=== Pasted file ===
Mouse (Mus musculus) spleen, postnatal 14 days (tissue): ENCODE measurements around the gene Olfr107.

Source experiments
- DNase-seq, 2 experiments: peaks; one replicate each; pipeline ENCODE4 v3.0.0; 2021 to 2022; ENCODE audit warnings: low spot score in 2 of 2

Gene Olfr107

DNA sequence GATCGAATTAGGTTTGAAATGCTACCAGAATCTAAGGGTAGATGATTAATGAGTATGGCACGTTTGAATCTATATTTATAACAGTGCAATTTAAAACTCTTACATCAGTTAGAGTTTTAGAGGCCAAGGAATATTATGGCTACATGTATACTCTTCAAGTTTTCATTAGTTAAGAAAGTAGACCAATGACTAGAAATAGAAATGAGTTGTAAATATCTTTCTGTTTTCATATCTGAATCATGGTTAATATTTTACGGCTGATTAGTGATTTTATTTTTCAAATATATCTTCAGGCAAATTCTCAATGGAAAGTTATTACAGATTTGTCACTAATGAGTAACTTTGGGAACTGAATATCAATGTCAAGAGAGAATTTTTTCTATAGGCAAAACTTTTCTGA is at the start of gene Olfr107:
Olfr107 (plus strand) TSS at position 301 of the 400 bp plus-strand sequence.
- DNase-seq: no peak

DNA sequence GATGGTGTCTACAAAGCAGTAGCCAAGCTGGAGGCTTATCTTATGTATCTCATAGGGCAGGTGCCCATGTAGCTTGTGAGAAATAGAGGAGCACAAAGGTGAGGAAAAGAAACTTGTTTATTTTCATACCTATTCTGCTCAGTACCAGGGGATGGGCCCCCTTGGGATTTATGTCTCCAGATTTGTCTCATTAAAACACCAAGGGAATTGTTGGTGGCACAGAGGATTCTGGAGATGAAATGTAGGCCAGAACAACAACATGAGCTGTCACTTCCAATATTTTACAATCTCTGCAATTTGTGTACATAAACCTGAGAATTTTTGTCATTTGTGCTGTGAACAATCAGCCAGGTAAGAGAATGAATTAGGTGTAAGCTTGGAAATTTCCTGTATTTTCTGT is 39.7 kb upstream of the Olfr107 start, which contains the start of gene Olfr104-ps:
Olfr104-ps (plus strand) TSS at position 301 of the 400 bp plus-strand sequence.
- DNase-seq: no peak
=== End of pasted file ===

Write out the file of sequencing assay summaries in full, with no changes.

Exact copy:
Mouse (Mus musculus) spleen, postnatal 14 days (tissue): ENCODE measurements around the gene Olfr107.

Source experiments
- DNase-seq, 2 experiments: peaks; one replicate each; pipeline ENCODE4 v3.0.0; 2021 to 2022; ENCODE audit warnings: low spot score in 2 of 2

Gene Olfr107

DNA sequence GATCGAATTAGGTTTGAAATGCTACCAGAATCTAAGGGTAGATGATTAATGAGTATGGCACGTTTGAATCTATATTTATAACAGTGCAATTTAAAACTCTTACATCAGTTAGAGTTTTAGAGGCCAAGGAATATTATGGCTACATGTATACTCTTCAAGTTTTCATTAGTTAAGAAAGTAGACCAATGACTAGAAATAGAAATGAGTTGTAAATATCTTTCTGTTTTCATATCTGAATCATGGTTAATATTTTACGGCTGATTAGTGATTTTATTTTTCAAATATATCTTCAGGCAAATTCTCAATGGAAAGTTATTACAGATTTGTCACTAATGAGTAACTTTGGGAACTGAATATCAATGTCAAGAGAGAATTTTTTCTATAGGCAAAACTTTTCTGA is at the start of gene Olfr107:
Olfr107 (plus strand) TSS at position 301 of the 400 bp plus-strand sequence.
- DNase-seq: no peak

DNA sequence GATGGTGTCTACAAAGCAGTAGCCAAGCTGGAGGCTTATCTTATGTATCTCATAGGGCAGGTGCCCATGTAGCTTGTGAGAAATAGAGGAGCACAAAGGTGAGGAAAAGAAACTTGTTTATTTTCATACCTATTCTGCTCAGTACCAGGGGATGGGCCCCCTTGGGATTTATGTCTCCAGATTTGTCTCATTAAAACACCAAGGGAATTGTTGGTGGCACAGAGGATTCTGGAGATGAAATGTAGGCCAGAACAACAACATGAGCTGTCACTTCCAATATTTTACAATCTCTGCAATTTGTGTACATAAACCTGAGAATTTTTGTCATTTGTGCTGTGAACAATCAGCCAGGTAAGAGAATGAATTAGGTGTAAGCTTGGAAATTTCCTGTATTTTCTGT is 39.7 kb upstream of the Olfr107 start, which contains the start of gene Olfr104-ps:
Olfr104-ps (plus strand) TSS at position 301 of the 400 bp plus-strand sequence.
- DNase-seq: no peak